This Lucifer feature contains spoilers.
It takes only mere minutes in the Lucifer pilot episode to recognize that things have changed in Heaven, in Hell, and most certainly on Earth. “Remind Dad that I quit Hell because I was sick and tired of playing a part in his play,” Lucifer instructs his sibling Amenadiel, and the Devil’s crime fighting journey with Detective Chloe Decker and the LAPD begins.
Viewers are quickly introduced to Lucifer’s angelic brother (DB Woodside) and the leather clad demon Mazikeen (Lesley-Ann Brandt) providing insight into a family just as dysfunctional as any on Earth. And even though we’re frequently treated to less than reverential references to the family patriarch, God remains unseen, safely ensconced in Heaven – that is until his sons’ bickering in season five becomes so intense that He’s compelled to finally leave the Pearly Gates and find out what the hell is going on down under.
Choosing actors to play the Devil and his brother Amenidiel is one thing, choosing someone to play God, well, that’s quite another. Most Lucifer fans likely resigned themselves to the fact that we’d only hear about dear old Dad, but never actually see him. All that changes, however, in “Spoiler Alert,” the conclusion to season five’s first installment. The voice of God booms down from above, and there’s something eerily familiar about those two simple words: “That’s enough!”
Showrunner Ildy Modrovich’s decision to cast the uber charismatic Dennis Haysbert as God could not be more perfect, and when he tells the boys “you know I hate it when you fight,” we can only hope it takes Him more than a few episodes to put things right among the siblings. Haysbert combines a physical presence that demands respect, and though many of us remember him first as President David Palmer in 24, his ubiquitous Allstate pitchman reminds us that this is a guy who’ll take care of us in a time of need. Who better to play God? I’d also be remiss to ignore the fact that Woodside also appeared in 24 as President Wayne Palmer, brother of Haysbert’s character. And let’s be honest, he’s come a long way from his days as slugger Pedro Cerrano in the Major League trilogy.
So what role might we expect God to play when Lucifer resumes to conclude the second half of the season? Of course, dear old Dad needs to square things with His sons, and that most certainly means the Archangel Michael’s time on Earth will be limited. It’s difficult to successfully carry on the doppelganger plot thread much longer, and it seems unlikely his jealous actions on Earth will be tolerated. Hopefully, we’ll get to see Linda meet her Father-in-law and introduce Charlie to his Grandfather, but it’s His reaction to both that’s most compelling. Amenadiel still struggles with the knowledge that Charlie’s human, so will he petition his Dad for an upgrade?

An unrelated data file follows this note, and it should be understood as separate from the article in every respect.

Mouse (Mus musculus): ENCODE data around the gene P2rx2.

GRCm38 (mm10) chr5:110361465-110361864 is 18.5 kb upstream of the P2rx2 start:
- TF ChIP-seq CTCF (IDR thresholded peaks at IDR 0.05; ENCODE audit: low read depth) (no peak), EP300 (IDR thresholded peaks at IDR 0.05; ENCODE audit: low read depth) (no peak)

At this risk of connecting the Supreme Being to The Wizard of Oz, Mazikeen’s desire for a soul seems to provide the catalyst for a conversation that practically writes itself. Though Linda’s had time to process the whole celestial family motif, Dan’s still fairly new to the concept, and with his dark past still haunting him, might an attempt at redemption be in the works? Still, it’s been forensic scientist Ella Lopez whose faith has been tested at several junctions that figures to have the most emotional confrontation once she’s read into the circle. In her case, though, while meeting God will most certainly be a life changing experience, learning that she’s been working side by side with the Devil could cause a spiritual break from which recovery might be difficult.
Of course, the primary arc God needs to address is His decision to put Chloe in Lucifer’s path and explain His reasons behind it. From a narrative perspective it’s a situation that could go in any of a number of directions once Lucifer aggressively confronts his Father, but at this point in their relationship, Chloe seems just as likely to demand an audience with the Big Guy so he can explain this “gift from God” label with which she’s been tagged.
Though Netflix hasn’t yet announced when the final eight episodes of season five will drop, it seems doubtful fans will receive new Lucifer before the end of the year. Nevertheless, with Dennis Haysbert and God on board, the series looks to explore a new range of themes and character interactions. Do you think we’ll see God at a crime scene? Nah.